The cuts to the TIGER program is aimed at what the budget described as “unauthorized” projects. In January before Trump was inaugurated , DOT had announced that $500 million was available. The TIGER grants were first awarded in 2009.

Among the 2016 grant recipients are San Bernardino County, California., which received $8.6 million for passenger rail service; Mississippi’s 65-mile long Natchez Railway, which received $10 million for rehabilitation and upgrades for five bridges; and Springfield, Illinois, which received $14 million to build two underpasses for proposed high-speed service between St. Louis and Chicago.

Chao Confirmed as Secretary of Transportation

February 1, 2017

The U.S. Senate on Tuesday confirmed Elaine L. Chao as the new federal secretary of transportation. The vote was 93-6.

US DOTChao is the only member of the Donald L. Trump administration cabinet to have previously served as a cabinet secretary, having been secretary of labor in the George W. Bush administration.

She drew bipartisan praise during her confirmation hearings and on the Senate floor.

Chao also served as chairman of the Federal Maritime Commission.

Her confirmation was lauded by the Association of American Railroads and the American Short Line and Regional Railroad Association.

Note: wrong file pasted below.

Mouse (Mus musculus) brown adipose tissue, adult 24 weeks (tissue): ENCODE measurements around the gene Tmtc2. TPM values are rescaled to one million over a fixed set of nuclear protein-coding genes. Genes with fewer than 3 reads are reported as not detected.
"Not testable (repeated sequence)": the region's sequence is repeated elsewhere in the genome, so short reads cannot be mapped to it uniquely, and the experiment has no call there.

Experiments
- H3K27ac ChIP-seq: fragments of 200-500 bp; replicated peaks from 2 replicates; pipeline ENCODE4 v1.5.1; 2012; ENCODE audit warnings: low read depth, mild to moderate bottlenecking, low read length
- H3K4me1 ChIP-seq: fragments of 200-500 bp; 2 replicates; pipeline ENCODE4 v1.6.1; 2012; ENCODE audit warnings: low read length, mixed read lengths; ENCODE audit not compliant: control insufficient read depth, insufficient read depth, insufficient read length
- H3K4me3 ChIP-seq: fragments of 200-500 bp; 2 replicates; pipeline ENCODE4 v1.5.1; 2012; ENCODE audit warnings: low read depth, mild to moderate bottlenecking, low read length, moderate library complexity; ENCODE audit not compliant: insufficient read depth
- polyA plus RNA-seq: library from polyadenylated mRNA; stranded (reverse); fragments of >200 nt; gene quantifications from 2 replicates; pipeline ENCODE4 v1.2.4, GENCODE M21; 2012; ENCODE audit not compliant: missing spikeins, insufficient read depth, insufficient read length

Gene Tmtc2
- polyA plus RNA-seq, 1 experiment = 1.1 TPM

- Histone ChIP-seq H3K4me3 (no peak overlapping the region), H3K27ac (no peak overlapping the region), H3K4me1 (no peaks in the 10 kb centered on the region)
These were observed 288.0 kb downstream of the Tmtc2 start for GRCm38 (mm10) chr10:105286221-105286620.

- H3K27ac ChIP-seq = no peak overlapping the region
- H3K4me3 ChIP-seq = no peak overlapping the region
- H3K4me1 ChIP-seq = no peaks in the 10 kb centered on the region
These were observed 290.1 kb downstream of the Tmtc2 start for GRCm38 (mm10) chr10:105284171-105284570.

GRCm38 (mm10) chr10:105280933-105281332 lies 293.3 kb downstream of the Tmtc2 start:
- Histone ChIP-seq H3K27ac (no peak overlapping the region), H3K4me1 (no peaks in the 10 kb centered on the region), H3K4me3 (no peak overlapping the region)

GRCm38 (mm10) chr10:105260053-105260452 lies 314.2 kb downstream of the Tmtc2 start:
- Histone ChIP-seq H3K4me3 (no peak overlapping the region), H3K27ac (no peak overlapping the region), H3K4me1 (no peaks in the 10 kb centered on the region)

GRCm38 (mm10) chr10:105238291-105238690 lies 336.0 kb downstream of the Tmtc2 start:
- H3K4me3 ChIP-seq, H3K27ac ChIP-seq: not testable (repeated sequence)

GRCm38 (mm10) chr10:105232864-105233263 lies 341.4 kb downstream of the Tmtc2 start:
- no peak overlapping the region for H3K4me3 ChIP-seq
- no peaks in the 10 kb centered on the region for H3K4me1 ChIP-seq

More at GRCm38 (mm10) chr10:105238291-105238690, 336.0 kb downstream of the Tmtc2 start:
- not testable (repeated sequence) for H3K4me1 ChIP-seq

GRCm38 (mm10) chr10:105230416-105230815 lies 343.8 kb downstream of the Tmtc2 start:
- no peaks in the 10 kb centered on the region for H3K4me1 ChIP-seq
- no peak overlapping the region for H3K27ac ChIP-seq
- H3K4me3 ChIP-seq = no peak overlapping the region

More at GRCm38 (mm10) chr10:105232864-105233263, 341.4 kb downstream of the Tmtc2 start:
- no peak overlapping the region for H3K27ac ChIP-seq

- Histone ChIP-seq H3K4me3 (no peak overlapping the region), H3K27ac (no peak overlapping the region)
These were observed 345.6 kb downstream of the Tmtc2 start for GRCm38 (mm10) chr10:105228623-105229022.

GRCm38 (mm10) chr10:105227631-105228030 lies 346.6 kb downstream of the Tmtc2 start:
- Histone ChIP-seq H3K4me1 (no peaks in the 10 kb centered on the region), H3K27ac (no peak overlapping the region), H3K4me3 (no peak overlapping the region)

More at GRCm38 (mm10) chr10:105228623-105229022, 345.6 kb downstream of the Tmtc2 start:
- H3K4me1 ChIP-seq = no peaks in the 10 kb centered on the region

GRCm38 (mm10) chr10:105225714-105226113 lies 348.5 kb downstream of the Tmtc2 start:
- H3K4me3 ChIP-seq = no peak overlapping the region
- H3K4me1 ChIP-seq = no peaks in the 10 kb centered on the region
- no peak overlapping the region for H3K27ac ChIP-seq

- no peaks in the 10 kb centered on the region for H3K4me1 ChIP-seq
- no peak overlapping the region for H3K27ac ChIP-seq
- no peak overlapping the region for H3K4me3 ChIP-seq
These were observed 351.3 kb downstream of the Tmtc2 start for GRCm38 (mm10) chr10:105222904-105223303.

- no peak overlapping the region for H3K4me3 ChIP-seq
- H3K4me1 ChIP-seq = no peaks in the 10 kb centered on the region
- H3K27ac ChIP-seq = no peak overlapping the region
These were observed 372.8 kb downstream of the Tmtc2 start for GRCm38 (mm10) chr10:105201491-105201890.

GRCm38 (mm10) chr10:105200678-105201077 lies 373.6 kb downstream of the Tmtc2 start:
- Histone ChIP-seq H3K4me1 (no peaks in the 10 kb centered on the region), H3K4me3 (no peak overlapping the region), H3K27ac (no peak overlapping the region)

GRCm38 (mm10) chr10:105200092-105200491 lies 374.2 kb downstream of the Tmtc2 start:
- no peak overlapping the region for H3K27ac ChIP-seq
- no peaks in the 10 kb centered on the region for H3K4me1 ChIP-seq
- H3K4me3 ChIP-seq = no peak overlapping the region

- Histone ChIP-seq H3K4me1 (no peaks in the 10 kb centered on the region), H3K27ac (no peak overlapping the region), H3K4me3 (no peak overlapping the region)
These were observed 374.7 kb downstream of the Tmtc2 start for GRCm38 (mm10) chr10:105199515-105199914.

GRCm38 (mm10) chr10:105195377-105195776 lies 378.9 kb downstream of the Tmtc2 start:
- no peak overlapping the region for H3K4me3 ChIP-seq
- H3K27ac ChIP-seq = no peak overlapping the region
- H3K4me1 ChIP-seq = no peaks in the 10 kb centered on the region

Both trade associations are expecting Chao to take a railroad industry friendly approach to regulation.

“Ms. Chao has a deep appreciation of critical surface transportation issues. This includes the important role the rail industry plays in this country,” said Edward R. Hamberger, AAR president.

Amtrak Board Chairman Tony Coscia congratulated Chao, saying he looked forward to working with her to strengthen Amtrak. The DOT secretary has a seat on the Amtrak board of directors.

NS Names 2 to Board, Chao to head DOT

November 30, 2016

Former Indiana Gov. Mitch Daniels has been named to the board of directors of Norfolk Southern Corporation.

He will be joined on the board by Marcela Donadio, a retired partner at Ernst & Young.

Daniels is the president of Purdue University and served as the governor of Indiana between 2005 and 2013.

In other news, Elaine Chao is expected to become the U.S. Secretary of Transportation in the Trump administration.

Chao is a former deputy transportation secretary under President George H.W. Bush between 1989 and 1991, and served as the Secretary of Labor under President George W. Bush between 2001 and 2009.